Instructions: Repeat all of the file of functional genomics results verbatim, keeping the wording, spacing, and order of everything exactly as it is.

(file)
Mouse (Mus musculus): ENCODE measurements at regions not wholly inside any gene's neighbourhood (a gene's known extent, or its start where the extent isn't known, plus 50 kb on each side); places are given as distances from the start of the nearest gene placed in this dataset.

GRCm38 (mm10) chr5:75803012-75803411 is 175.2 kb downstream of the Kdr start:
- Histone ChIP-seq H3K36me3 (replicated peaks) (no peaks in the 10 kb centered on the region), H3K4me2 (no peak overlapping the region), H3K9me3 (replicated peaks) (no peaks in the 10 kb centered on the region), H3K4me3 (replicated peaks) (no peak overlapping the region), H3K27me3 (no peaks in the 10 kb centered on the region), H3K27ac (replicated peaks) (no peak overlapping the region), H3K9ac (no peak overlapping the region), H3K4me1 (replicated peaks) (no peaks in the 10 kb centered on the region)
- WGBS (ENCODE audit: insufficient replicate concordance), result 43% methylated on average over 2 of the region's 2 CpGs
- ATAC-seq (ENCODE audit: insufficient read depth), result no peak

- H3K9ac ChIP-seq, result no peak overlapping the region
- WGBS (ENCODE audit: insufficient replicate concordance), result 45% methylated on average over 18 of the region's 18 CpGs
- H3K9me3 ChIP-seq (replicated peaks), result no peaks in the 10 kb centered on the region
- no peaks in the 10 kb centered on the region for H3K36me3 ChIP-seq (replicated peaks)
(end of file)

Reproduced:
Mouse (Mus musculus): ENCODE measurements at regions not wholly inside any gene's neighbourhood (a gene's known extent, or its start where the extent isn't known, plus 50 kb on each side); places are given as distances from the start of the nearest gene placed in this dataset.

GRCm38 (mm10) chr5:75803012-75803411 is 175.2 kb downstream of the Kdr start:
- Histone ChIP-seq H3K36me3 (replicated peaks) (no peaks in the 10 kb centered on the region), H3K4me2 (no peak overlapping the region), H3K9me3 (replicated peaks) (no peaks in the 10 kb centered on the region), H3K4me3 (replicated peaks) (no peak overlapping the region), H3K27me3 (no peaks in the 10 kb centered on the region), H3K27ac (replicated peaks) (no peak overlapping the region), H3K9ac (no peak overlapping the region), H3K4me1 (replicated peaks) (no peaks in the 10 kb centered on the region)
- WGBS (ENCODE audit: insufficient replicate concordance), result 43% methylated on average over 2 of the region's 2 CpGs
- ATAC-seq (ENCODE audit: insufficient read depth), result no peak

- H3K9ac ChIP-seq, result no peak overlapping the region
- WGBS (ENCODE audit: insufficient replicate concordance), result 45% methylated on average over 18 of the region's 18 CpGs
- H3K9me3 ChIP-seq (replicated peaks), result no peaks in the 10 kb centered on the region
- no peaks in the 10 kb centered on the region for H3K36me3 ChIP-seq (replicated peaks)